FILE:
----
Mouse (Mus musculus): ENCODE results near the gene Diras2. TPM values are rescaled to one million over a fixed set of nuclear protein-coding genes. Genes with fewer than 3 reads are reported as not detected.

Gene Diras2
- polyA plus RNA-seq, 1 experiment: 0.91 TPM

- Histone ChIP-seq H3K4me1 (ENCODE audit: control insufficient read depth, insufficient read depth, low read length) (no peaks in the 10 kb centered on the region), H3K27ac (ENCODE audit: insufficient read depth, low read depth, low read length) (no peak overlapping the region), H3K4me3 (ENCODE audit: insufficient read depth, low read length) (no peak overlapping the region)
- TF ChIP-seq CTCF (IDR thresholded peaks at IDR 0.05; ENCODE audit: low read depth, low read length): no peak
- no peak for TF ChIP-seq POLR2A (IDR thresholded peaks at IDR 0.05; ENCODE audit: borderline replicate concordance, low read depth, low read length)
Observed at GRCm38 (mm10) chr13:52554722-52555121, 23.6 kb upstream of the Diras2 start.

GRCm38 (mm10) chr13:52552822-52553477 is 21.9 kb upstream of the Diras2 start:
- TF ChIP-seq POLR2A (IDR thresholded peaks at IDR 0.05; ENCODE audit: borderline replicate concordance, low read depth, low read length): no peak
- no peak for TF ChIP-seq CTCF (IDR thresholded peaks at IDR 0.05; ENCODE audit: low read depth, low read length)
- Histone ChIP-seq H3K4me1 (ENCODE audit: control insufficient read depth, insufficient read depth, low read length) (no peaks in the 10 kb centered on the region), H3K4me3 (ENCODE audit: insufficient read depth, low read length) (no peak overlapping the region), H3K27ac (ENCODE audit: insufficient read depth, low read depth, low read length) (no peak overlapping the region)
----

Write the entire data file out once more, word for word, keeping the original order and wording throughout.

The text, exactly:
Mouse (Mus musculus): ENCODE results near the gene Diras2. TPM values are rescaled to one million over a fixed set of nuclear protein-coding genes. Genes with fewer than 3 reads are reported as not detected.

Gene Diras2
- polyA plus RNA-seq, 1 experiment: 0.91 TPM

- Histone ChIP-seq H3K4me1 (ENCODE audit: control insufficient read depth, insufficient read depth, low read length) (no peaks in the 10 kb centered on the region), H3K27ac (ENCODE audit: insufficient read depth, low read depth, low read length) (no peak overlapping the region), H3K4me3 (ENCODE audit: insufficient read depth, low read length) (no peak overlapping the region)
- TF ChIP-seq CTCF (IDR thresholded peaks at IDR 0.05; ENCODE audit: low read depth, low read length): no peak
- no peak for TF ChIP-seq POLR2A (IDR thresholded peaks at IDR 0.05; ENCODE audit: borderline replicate concordance, low read depth, low read length)
Observed at GRCm38 (mm10) chr13:52554722-52555121, 23.6 kb upstream of the Diras2 start.

GRCm38 (mm10) chr13:52552822-52553477 is 21.9 kb upstream of the Diras2 start:
- TF ChIP-seq POLR2A (IDR thresholded peaks at IDR 0.05; ENCODE audit: borderline replicate concordance, low read depth, low read length): no peak
- no peak for TF ChIP-seq CTCF (IDR thresholded peaks at IDR 0.05; ENCODE audit: low read depth, low read length)
- Histone ChIP-seq H3K4me1 (ENCODE audit: control insufficient read depth, insufficient read depth, low read length) (no peaks in the 10 kb centered on the region), H3K4me3 (ENCODE audit: insufficient read depth, low read length) (no peak overlapping the region), H3K27ac (ENCODE audit: insufficient read depth, low read depth, low read length) (no peak overlapping the region)